Although the neighborhood never morphed into the luxurious vision held by Barnum, it still created a community. The neighborhood eventually became a working class home to the many workers at the now-closed Denver Ordnance Plant. Currently, it’s one of the hottest, flipping neighborhoods in Denver due to its view, character and proximity to downtown. And in grandiose fashion, Barnum Elementary School sits proudly on Hooker, welcoming the next generation of Barnum story tellers.

The Route:

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Start at the Barnum Rec Center (360 Hooker St, Denver, CO 80219). Walk up the hill into the park, past the kid’s play area. Notice the gorilla and lion, the animal tic-tac-toe in the playground, and the amazing views of downtown Denver to the east. When ready, head down the hill back along W 4th Ave, moving westerly.

At King Street, take a left. On the right will be the Bowman-Savio house, built in 1910, and what is now an organization for orphans and wayward boys, started in 1966.

To your left at 320 King Street is the “Barnum House.” We were lucky enough for the owner to come out and tell us a story about the house. The first owner claimed he was Barnum’s great grand-son, Bart Barnum. Bart perpetuated the rumors of the house, gave tours as if it were Barnum’s residence, and even claimed the next-door house was the keeper of the circus animals. Although none of that info is true, these two houses, moved here from Villa Park, are quite interesting and imaginative. (Read the fascinating article of this Bart Barnum hoax.)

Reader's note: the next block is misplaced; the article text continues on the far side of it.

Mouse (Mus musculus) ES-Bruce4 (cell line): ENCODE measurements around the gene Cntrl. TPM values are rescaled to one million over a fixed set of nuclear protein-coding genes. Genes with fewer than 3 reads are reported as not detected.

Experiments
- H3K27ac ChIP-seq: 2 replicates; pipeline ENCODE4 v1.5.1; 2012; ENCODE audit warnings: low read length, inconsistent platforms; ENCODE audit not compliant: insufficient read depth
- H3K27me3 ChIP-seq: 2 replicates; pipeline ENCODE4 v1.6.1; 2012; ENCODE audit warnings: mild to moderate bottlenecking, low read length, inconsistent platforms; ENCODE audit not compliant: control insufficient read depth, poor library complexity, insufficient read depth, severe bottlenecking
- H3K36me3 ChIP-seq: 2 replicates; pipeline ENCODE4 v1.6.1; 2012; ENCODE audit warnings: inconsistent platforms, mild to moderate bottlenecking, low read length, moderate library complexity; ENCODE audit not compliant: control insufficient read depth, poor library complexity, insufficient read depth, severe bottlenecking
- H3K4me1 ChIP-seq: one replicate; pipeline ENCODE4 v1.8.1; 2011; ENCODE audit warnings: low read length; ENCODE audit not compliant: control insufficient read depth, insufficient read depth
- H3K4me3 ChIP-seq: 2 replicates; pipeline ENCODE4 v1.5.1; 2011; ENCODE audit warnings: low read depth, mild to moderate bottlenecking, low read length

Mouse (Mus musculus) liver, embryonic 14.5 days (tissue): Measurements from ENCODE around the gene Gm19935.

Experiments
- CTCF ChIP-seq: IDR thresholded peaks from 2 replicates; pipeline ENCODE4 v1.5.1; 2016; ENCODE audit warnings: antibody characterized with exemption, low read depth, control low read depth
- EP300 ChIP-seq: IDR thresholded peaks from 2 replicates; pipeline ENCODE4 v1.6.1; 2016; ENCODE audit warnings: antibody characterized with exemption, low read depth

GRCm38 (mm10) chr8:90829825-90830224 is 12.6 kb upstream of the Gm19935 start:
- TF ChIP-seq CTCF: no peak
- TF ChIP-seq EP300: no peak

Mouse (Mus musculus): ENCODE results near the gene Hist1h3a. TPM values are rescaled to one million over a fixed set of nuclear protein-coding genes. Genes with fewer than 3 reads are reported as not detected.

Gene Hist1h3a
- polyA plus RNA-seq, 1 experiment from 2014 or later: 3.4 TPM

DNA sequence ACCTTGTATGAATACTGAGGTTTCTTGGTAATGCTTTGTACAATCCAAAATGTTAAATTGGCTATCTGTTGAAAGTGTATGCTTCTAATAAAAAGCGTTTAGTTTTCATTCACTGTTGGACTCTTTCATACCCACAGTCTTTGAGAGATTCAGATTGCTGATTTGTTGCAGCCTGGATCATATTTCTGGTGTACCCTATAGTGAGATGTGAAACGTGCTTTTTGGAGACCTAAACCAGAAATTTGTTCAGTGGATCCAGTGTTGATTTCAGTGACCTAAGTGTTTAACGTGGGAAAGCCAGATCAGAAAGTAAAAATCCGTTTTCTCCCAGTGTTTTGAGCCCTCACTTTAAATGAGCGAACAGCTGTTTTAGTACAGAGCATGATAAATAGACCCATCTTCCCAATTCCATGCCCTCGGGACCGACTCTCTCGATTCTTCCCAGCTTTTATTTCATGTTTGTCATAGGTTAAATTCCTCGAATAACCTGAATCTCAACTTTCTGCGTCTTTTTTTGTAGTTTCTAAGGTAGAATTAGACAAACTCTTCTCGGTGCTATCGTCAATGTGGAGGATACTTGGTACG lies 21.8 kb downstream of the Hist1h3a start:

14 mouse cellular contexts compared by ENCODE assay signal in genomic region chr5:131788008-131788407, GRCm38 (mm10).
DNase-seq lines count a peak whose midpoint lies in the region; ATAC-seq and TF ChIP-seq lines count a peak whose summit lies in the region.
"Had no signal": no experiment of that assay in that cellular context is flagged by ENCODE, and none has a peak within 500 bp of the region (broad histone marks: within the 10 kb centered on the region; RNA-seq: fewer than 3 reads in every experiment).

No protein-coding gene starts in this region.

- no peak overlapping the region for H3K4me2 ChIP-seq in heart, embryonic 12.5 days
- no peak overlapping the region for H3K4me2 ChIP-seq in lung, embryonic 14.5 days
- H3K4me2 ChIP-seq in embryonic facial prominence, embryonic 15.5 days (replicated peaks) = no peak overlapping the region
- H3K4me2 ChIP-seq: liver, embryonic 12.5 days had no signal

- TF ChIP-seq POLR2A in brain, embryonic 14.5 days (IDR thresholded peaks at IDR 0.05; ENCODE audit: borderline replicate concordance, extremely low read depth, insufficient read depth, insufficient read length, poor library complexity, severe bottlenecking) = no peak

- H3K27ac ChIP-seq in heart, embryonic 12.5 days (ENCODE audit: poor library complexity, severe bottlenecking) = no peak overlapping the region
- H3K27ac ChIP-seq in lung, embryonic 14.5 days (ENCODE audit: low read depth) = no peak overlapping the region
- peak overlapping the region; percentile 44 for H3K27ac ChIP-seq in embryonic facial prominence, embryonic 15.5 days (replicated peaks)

Continue south on King to the urban garden on the west side of the street. Take a right into the garden, admiring it and the goats in the back right corner. At the alley, turn right, and on 2nd Ave, turn left. Follow 2nd Ave right onto the Weir Gulch trail.

Weir Gulch is a tributary to the South Platte and is part of a 5-part plan to revitalize the waterways in the Greenway Foundation and City of Denver’s River Revitalization Plan. Continue along the Gulch until you reach Bannock street. The Gulch will continue to the right, you will take a left on Bannock and walk through the neighborhood.

At Knox, take a right. When you arrive at the corner of Knox and Cedar, take a break in Cedar Park on the NE corner. Here, notice the cement elephant in the center of the park. When the neighborhood organized to put in this park, the kids got into the game by spreading the cement on the re-bar frame. Now owned by Denver Urban Gardens, local Barnumians gather here at the park for markets, camaraderie, and friendliness.

Continue along Ceder to Hooker. Go left, north, on Hooker, passing the Barnum School. Built in 1921, it now houses an elementary school, murals of Denver, and additions from 1924, 1928, 1955 and 1994. Walk north back to Barnum Rec Center.
Click here to see the route, map, and turn by turn directions.